Lviv’s first municipal electric station of direct current (DC) was built to power the electric tram, which was introduced ahead of the General Regional Exhibition of 1894 to bring visitors from the main train station to the site of the exhibition. The competition for the construction of the tram network was won by the Vienna branch of Siemens & Halske, who had the exclusive right to use it for two years. In 1896 the power station and the tram network were bought by the city.
Widespread electrification of Lviv began after the construction of an electric power station of alternating current (AC) in 1909. From this station, located in Persenkówka, electricity was channeled to three central distribution points, to which 72 electrical transformer substations were connected. Of the 72, 40 were located in special booths, while the rest were housed in basements or semi-basements of public buildings. From the substations, electricity was supplied to consumers via electrical panels, which, along with 170 km of cables, were installed by Zygmunt Rodakowski’s firm together with Siemens-Schuckert.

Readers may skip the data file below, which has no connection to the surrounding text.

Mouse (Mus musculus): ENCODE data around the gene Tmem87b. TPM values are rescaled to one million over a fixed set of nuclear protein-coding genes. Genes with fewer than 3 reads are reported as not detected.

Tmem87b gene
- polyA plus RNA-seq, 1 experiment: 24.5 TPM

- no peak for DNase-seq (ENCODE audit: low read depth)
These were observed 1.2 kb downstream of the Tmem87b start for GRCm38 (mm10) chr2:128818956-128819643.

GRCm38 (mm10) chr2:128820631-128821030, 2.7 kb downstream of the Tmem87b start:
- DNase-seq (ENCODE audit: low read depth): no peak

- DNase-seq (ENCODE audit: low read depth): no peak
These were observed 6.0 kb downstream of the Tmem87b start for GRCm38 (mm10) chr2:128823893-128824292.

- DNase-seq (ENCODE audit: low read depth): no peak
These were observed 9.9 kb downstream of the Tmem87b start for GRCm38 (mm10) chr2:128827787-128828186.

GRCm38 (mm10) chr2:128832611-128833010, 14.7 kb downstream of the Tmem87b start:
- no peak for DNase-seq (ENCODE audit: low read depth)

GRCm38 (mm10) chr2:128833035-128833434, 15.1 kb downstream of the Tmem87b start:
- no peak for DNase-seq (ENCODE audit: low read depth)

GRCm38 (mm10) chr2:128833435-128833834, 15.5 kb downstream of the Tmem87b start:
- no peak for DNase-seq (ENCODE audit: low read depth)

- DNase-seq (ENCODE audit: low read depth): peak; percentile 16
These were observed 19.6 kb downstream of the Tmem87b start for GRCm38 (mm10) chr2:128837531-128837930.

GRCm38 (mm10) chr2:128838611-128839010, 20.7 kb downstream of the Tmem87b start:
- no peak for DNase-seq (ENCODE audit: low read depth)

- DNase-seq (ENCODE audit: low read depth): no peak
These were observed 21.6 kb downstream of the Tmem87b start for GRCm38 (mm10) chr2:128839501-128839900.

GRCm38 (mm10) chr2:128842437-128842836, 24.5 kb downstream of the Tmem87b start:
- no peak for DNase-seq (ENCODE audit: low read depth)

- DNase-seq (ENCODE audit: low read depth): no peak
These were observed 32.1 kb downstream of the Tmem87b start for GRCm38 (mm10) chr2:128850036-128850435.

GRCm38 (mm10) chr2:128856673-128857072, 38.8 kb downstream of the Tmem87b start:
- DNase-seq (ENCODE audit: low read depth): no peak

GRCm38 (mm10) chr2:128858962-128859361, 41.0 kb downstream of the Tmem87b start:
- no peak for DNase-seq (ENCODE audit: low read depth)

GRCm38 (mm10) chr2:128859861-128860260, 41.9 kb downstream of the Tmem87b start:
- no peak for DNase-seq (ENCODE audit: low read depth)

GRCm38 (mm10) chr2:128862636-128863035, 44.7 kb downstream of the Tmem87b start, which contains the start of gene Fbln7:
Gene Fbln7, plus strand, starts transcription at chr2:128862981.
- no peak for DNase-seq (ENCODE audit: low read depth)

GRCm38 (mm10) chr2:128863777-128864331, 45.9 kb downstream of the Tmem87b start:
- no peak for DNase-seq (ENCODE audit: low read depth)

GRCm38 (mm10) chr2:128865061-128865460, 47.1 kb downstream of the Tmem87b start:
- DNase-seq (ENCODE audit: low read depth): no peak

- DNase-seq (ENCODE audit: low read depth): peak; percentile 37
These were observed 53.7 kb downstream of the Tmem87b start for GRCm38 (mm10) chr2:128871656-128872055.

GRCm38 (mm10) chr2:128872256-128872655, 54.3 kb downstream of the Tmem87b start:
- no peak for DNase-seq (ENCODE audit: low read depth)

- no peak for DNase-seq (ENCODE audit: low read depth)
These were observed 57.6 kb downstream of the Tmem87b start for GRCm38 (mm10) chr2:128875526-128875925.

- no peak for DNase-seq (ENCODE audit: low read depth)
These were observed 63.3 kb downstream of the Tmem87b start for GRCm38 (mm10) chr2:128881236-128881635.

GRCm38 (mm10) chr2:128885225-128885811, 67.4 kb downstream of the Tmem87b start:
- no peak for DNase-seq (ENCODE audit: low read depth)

The electrical substation booths were metal kiosk-like structures, the design of which was made in 1908. Some of these booths still remain and are in service. However, these original transformers are not oil immersed, but the dry type, which limits their power. Furthermore, this design does not meet modern safety requirements.
Later, additional booths were installed to locate oil immersed transformers next to the existing booths. This is why paired metal booths can be found in some places, like on Soborna Square and on Kostia Levytskoho Street.
Over time, many of these electrical substations booths were dismantled.
Prewar Images of the Booths
The Booths Today
Several of the original substations stand around Lviv. However, they are slowly be replaced with safer electrical substation booths.